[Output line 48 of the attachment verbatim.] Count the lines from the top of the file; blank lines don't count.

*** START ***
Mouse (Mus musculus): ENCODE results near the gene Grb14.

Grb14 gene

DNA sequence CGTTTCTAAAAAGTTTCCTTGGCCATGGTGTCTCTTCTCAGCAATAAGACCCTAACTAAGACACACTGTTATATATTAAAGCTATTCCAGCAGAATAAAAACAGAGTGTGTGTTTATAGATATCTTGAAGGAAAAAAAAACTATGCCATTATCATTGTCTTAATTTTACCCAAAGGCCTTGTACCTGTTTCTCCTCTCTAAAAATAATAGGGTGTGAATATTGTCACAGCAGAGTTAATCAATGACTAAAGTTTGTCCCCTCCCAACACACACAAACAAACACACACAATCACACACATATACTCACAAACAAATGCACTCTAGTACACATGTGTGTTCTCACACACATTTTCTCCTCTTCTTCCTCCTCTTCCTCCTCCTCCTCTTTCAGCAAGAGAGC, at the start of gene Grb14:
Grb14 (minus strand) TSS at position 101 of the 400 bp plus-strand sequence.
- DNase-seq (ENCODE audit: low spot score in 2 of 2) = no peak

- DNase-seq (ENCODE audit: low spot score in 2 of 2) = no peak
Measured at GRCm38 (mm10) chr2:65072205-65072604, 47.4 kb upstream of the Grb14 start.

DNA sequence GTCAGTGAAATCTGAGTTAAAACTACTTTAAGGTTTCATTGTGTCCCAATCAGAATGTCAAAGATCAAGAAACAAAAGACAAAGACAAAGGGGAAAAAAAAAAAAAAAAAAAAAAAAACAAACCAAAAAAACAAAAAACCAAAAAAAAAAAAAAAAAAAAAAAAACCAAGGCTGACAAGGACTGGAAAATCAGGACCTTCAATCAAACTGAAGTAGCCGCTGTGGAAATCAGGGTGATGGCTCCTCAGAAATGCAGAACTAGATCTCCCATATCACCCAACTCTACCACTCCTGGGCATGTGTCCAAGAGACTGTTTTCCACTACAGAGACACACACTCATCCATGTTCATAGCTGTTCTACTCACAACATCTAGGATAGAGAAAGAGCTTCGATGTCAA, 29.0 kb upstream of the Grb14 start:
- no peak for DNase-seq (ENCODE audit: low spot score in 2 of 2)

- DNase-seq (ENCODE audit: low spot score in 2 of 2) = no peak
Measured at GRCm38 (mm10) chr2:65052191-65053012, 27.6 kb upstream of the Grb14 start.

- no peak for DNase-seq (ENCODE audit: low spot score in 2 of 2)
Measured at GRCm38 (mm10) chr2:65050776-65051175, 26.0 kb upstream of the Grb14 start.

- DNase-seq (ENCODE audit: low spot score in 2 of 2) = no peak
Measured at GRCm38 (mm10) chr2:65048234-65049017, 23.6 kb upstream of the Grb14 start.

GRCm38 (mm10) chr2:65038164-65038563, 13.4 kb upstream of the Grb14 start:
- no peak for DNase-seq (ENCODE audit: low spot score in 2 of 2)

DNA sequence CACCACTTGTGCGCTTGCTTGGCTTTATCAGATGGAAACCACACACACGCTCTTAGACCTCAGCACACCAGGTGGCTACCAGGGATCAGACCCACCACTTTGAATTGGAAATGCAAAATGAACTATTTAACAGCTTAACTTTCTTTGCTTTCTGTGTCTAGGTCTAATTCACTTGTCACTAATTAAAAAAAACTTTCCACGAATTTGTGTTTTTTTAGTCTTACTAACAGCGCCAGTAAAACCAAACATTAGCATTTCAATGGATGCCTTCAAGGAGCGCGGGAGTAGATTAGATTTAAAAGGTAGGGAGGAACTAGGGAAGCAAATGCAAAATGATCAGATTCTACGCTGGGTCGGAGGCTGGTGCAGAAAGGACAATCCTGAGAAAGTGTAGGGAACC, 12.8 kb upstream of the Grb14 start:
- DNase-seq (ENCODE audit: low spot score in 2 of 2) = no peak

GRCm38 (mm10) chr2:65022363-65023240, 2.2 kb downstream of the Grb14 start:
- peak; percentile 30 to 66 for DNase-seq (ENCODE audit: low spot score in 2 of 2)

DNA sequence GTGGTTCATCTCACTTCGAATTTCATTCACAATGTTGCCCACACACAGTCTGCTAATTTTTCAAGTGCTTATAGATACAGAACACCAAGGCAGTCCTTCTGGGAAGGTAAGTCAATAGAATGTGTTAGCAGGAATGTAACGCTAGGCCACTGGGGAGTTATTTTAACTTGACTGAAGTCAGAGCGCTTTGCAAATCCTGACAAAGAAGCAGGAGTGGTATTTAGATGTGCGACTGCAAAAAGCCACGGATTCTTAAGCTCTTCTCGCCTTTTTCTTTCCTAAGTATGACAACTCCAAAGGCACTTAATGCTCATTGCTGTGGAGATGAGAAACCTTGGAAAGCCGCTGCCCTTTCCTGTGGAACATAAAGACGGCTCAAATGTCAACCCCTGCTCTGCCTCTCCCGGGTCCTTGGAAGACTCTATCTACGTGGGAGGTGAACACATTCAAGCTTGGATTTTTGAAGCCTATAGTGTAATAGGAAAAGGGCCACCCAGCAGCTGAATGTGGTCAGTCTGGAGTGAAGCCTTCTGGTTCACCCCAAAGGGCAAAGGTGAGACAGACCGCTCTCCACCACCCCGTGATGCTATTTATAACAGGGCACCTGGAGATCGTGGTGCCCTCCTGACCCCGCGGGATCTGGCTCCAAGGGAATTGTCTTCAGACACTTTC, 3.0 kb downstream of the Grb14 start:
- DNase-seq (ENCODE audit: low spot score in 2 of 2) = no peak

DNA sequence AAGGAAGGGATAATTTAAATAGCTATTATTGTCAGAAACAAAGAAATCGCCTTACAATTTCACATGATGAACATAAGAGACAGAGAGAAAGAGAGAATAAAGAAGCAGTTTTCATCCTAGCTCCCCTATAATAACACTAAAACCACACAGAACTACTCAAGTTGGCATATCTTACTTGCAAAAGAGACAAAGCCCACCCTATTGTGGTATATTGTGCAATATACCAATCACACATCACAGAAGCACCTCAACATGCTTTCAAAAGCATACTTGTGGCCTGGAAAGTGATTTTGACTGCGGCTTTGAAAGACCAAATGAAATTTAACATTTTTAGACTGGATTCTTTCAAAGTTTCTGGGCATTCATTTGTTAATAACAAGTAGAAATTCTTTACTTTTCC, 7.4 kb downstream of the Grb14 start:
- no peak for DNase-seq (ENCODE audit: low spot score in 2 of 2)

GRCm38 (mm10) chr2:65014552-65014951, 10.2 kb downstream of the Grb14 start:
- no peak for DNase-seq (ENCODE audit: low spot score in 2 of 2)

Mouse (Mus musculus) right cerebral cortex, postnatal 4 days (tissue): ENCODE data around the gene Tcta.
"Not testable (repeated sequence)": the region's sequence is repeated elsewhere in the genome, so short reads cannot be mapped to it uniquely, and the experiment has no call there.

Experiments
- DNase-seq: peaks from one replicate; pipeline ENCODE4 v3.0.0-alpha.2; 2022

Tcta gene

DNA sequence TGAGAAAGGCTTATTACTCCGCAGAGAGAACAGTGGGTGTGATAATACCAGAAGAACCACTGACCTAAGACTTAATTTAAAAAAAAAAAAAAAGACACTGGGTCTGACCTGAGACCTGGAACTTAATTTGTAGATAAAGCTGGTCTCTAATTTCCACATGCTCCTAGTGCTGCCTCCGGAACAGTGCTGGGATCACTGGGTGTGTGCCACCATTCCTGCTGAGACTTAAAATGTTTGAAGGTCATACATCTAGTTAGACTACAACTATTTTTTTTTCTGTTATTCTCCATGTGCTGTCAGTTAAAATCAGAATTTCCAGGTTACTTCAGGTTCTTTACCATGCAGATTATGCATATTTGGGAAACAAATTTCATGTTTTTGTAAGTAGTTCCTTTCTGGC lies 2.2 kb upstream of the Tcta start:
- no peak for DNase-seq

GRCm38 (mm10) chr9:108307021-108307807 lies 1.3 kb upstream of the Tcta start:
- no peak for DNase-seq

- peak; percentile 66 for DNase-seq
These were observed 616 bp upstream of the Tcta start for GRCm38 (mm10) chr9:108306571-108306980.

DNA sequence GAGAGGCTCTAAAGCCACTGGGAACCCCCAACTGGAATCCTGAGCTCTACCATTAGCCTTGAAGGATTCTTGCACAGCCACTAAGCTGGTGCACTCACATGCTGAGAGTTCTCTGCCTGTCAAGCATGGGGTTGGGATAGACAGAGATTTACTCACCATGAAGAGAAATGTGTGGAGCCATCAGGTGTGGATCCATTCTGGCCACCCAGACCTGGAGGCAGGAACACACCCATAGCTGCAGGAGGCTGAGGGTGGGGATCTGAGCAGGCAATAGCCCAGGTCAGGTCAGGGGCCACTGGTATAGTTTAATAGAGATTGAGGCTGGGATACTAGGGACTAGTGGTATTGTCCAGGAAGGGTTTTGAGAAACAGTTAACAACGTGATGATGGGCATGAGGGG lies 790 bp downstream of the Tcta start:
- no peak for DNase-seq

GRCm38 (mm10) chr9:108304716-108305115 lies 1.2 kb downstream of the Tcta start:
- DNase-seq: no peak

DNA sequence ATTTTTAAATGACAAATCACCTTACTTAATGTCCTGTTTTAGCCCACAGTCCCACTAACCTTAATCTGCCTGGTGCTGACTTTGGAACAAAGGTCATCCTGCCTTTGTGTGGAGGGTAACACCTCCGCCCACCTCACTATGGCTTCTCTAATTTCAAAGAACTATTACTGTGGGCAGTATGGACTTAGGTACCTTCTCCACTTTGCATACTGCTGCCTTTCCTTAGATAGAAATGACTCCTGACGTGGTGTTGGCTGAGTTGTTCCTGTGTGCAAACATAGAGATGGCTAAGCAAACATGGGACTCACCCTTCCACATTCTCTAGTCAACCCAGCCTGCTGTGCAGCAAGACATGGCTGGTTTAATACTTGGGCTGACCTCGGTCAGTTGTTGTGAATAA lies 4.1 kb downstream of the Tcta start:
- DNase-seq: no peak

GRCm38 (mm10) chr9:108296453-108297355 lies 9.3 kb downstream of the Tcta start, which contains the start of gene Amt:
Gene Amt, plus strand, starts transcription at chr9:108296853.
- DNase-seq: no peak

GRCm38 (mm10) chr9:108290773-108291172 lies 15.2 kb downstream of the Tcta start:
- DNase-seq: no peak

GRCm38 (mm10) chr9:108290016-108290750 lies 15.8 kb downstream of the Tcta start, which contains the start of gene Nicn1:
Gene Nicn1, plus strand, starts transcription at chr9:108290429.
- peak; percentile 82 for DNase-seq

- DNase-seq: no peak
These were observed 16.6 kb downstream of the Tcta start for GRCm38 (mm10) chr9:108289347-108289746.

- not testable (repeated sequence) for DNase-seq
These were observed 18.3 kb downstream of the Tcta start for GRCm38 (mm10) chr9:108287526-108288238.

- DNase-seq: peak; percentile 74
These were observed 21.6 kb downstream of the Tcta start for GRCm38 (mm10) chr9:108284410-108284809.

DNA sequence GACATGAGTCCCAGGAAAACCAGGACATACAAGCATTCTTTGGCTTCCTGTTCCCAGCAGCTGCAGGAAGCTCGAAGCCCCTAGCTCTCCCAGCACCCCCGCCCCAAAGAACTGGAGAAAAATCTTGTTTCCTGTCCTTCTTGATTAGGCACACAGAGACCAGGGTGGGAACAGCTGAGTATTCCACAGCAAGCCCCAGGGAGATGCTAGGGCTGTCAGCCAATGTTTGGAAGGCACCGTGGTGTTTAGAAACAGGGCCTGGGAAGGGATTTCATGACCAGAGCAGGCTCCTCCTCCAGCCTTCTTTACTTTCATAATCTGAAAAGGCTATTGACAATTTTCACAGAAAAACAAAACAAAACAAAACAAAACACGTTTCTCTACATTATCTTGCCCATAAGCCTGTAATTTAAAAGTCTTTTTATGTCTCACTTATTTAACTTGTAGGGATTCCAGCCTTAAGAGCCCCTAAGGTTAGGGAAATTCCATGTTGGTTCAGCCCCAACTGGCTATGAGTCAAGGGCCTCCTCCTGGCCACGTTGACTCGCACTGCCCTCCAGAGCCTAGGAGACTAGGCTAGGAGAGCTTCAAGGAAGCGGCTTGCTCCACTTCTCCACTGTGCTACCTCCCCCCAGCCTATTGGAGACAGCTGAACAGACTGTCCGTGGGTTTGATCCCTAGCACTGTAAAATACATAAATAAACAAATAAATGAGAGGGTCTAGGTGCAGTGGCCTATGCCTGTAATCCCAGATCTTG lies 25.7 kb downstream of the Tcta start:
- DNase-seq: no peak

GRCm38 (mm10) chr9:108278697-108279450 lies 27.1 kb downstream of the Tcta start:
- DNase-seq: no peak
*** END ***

GRCm38 (mm10) chr9:108290773-108291172 lies 15.2 kb downstream of the Tcta start: